Schema.Parser parser = new Schema.Parser();
        for (String schemaResourceName : schemaResourceNames) {
            try (InputStream schemaInputStream = classLoader.getResourceAsStream(schemaResourceName)) {
                if (schemaInputStream == null) {
                    throw new RuntimeException("Resource not found " + schemaResourceName);
        return parser.getTypes();

Corrupted scala-library jar causes build failure

Had a heck of a time figuring out why, when I run “mvn compile” on my project that uses scalatest and scala-maven-plugin I always got:

[ERROR] java.lang.NoClassDefFoundError: scala/Function1
[INFO] 	at java.lang.Class.getDeclaredMethods0(Native Method)
[INFO] 	at java.lang.Class.privateGetDeclaredMethods(Class.java:2701)
[INFO] 	at java.lang.Class.privateGetMethodRecursive(Class.java:3048)
[INFO] 	at java.lang.Class.getMethod0(Class.java:3018)
[INFO] 	at java.lang.Class.getMethod(Class.java:1784)
[INFO] 	at scala_maven_executions.MainHelper.runMain(MainHelper.java:155)
[INFO] 	at scala_maven_executions.MainWithArgsInFile.main(MainWithArgsInFile.java:26)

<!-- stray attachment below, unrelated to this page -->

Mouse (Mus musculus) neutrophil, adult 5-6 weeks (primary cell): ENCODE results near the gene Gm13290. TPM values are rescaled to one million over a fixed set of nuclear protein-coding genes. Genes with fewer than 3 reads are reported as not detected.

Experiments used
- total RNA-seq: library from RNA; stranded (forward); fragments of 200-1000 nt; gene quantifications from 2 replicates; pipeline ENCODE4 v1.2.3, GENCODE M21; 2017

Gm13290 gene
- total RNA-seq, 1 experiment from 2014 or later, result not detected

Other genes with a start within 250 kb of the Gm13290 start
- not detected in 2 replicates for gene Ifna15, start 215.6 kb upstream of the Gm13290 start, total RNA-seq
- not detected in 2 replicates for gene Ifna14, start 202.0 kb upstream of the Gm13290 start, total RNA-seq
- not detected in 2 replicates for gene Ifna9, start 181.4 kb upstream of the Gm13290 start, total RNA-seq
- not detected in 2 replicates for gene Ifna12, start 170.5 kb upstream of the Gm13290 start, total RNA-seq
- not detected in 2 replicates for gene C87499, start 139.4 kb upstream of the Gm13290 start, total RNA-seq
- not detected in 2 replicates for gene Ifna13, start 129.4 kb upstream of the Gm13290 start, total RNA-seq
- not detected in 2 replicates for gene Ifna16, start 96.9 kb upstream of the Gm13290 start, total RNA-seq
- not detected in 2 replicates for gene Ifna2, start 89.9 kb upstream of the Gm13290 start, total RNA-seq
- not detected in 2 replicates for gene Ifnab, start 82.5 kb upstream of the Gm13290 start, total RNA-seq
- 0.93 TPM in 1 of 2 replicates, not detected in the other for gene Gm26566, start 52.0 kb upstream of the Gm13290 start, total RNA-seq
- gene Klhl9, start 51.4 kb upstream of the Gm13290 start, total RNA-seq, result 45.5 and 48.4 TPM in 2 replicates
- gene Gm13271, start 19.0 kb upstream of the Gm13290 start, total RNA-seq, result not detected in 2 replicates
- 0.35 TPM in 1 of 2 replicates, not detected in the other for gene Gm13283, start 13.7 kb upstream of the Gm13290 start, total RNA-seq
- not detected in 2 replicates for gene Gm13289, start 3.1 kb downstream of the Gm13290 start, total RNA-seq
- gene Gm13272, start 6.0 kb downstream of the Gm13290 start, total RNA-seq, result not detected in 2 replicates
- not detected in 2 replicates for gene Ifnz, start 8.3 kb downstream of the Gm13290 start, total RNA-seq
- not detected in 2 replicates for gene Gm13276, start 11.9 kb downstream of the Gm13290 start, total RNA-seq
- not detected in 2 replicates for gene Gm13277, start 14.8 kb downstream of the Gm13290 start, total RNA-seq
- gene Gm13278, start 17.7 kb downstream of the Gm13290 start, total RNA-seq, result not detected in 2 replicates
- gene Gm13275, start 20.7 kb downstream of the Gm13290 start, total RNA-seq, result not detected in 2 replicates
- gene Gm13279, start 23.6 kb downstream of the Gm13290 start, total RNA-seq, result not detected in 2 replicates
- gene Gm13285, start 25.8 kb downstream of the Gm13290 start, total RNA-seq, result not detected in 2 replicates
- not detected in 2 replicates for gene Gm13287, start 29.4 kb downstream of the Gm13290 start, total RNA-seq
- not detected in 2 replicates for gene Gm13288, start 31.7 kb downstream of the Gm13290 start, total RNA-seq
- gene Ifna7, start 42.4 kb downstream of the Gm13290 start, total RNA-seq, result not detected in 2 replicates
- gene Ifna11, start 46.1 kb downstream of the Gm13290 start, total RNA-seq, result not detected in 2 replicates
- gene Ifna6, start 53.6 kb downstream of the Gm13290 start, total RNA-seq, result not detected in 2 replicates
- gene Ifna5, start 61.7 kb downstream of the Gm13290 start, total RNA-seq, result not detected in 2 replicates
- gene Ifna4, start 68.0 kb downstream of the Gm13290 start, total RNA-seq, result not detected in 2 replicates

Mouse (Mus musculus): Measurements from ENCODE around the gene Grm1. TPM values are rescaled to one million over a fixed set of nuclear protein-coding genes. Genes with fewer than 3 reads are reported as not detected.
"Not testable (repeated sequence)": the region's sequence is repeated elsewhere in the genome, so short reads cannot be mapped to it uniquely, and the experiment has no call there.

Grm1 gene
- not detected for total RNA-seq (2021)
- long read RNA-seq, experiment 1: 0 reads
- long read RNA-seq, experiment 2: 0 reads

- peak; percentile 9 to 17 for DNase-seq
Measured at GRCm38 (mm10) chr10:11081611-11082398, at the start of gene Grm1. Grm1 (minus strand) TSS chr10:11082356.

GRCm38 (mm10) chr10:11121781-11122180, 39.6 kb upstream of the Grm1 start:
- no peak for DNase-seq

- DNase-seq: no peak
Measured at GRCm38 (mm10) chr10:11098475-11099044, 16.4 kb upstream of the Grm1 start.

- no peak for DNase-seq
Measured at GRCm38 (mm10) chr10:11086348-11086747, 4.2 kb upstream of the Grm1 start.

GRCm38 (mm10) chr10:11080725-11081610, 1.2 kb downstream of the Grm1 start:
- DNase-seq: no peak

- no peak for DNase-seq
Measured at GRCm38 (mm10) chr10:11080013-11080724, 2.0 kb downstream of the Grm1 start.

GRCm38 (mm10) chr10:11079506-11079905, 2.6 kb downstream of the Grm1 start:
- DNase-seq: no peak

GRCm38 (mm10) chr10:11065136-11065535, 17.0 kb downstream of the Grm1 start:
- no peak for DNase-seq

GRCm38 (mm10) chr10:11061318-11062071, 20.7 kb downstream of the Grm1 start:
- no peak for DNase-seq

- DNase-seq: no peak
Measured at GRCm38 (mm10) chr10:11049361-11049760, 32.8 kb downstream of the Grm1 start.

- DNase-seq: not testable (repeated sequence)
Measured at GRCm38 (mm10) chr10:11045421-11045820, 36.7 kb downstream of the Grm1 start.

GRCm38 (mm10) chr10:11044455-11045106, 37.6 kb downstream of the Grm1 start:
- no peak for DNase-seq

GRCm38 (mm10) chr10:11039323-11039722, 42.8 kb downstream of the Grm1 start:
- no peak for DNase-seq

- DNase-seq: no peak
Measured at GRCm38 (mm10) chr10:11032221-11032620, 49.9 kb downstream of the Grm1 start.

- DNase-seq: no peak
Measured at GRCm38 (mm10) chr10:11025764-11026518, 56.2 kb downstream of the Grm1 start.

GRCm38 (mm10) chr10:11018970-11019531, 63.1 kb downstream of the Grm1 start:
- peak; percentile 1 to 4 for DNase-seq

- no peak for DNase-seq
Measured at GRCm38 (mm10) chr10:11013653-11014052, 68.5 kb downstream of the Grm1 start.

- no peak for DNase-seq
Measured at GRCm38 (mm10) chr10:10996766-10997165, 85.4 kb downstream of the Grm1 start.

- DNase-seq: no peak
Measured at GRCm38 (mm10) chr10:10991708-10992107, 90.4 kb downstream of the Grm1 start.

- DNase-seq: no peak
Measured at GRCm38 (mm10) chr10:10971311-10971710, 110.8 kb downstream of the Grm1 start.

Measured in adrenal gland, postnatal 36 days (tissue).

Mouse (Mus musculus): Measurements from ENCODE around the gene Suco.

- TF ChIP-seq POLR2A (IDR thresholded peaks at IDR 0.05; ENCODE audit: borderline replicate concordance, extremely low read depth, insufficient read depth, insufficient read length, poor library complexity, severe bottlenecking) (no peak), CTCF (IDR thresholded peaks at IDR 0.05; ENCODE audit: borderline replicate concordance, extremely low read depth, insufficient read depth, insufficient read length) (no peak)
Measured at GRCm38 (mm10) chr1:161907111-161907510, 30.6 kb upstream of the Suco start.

The cause? A corrupted scala-library JAR in the local Maven repository. Once I deleted it and allowed Maven to re-download it, everything started working.

Using JFormattedTextField with Swing Data Binding from tornado.no

Although there are many data binding libraries available for Swing, the one I have been dealing with lately is from http://databinding.tornado.no/

After I added a JFormattedTextField as a bound field, I noticed that it wasn’t obeying the text-to-value and value-to-text conversion that I had specified in my Formatter. Instead, the data binding was trying to populate the model with the text from the field instead of the value. A look at the source code of CoreUIBridgeProvider shows that JTextFieldBridge is used for JFormattedTextFields, and that bridge only gets & sets the text of the field. Its behavior is sufficient for JTextField, but not for proper use of JFormattedTextField.

To fix the issue, I wrote a custom bridge specifically for formatted fields. It simply passes the value object straight through it.